Tolman Apologizes For Word Choice In AG Debate

Democratic attorney general candidate Warren Tolman apologized on Wednesday if anyone was offended by his use of the word "unbecoming" to describe his opponent Maura Healey's criticism of his private sector record, as female Healey supporters blasted the comment as "sexist."

Tolman used the word during a Boston Globe Opinion debate Tuesday as Healey criticized him for not being forthcoming about his registration as a federal lobbyist while working as an attorney at Holland & Knight.

The episode conjured memories of a 2002 debate when candidate for governor Mitt Romney drew the ire of prominent women like Teresa Heinz Kerry and Hillary Clinton for describing then-Treasurer Shannon O'Brien's attacks on his abortion position as "unbecoming."

"If anyone listened to the debate or watched the debate they know that was not my intention, but I'm always sorry if something I say offends someone," Tolman told the News Service on Wednesday. "The point I was trying to make is that she continues to make accusations that are just not backed up by the facts and she knows it."

O'Brien, who in May endorsed Tolman for attorney general, called his use of the term a "non-issue."

"In 2002, when Mitt Romney said that, I said it was not a big deal. That it was sort of a distraction. There were a lot of groups, because Mitt Romney had a questionable background supporting women's rights, a number of women's groups saw this as problematic. In Warren's case he has such a solid record of achievement supporting women supporting women's rights that it is completely a non-issue," O'Brien told the News Service.

In the final moments of the debate between the two Democrats, Healey accused Tolman of not being upfront with voters about his lobbying activity. Tolman denies doing any lobbying work despite being registered as a federal lobbyist, which he said was standard practice at his law firm for anyone working on a project regardless of their duties.

"You go down this path. Maura, it's just unbecoming," Tolman said.

While neither Healey nor her campaign reacted to the comment in the moment or immediately after the debate when the candidate and her team chatted with reporters, Healey's campaign blasted out a fundraising appeal Tuesday evening signed by former state representative and Planned Parenthood League of Massachusetts CEO Marty Walz.

"Calling a woman 'unbecoming' just because she's asking tough questions is demeaning, sexist, and certainly no way to celebrate Women's Equality Day. I, for one, won't stand for that. I hope you won't either," Walz wrote.

On Wednesday, Healey followed up by reiterating her concerns about Tolman being upfront with voters about his activity as a registered lobbyist as well as his involvement with an online gaming company and a hedge fund.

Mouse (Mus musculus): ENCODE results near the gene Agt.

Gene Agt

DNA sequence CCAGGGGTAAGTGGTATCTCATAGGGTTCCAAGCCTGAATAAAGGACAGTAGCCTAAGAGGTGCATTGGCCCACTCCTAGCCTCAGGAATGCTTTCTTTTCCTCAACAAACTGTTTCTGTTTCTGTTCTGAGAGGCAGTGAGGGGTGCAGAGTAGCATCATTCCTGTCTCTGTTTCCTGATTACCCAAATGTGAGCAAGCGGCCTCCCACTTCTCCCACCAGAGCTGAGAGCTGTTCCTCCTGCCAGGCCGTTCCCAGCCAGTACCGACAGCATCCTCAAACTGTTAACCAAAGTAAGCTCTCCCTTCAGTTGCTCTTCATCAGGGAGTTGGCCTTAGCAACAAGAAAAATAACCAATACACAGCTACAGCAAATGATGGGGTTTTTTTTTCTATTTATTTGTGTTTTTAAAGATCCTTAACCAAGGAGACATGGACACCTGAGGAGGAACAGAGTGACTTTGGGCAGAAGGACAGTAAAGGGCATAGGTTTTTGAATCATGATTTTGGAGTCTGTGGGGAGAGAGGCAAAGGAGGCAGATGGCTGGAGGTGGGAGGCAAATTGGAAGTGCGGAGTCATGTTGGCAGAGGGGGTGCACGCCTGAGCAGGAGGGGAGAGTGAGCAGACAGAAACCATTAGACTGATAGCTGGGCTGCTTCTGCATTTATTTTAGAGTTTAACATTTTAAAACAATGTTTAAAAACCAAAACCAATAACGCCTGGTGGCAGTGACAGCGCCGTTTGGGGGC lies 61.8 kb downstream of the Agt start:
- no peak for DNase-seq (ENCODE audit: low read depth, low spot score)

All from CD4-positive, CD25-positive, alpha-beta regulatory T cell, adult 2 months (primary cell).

"While I'm certainly offended Warren Tolman tried to diminish my questions about his lobbying work as 'unbecoming,' I'm even more disturbed that someone would diminish the importance of the office by misleading voters," Healey said in a statement. "This race is a clear choice between someone who has advocated and led as the people's lawyer and someone who, more and more, looks, acts and sounds like just another overbearing Beacon Hill politician."

Asked whether he considered the word unbecoming to be sexist, Tolman said, "I'm always sorry if something I say offends anyone."

O'Brien said it's important to consider the context in which the word is used.

"I don't think on its face it's sexist," she said. "I think you have to look deeper into the person who is making the comment...I think it would be pretty hard to say Warren Tolman has been anything other than a champion for women. I think he was simply trying to deflect what was apparently some pretty pointed criticism during the debate."

While the prominent national fundraising group Emily's List seized on the dust-up, Tolman said he hoped to move past the controversy to focus on issues like gun violence and campus sexual violence against women. The primary between the two Democrats is less than two weeks away, on Sept. 9, and the winner will face Republican John Miller.

"What I hope we can do is that we can focus on the substantive differences of the different visions that Warren Tolman will bring and Maura Healey will bring. At the end of the day, I think that's a healthy comparison," Tolman said.


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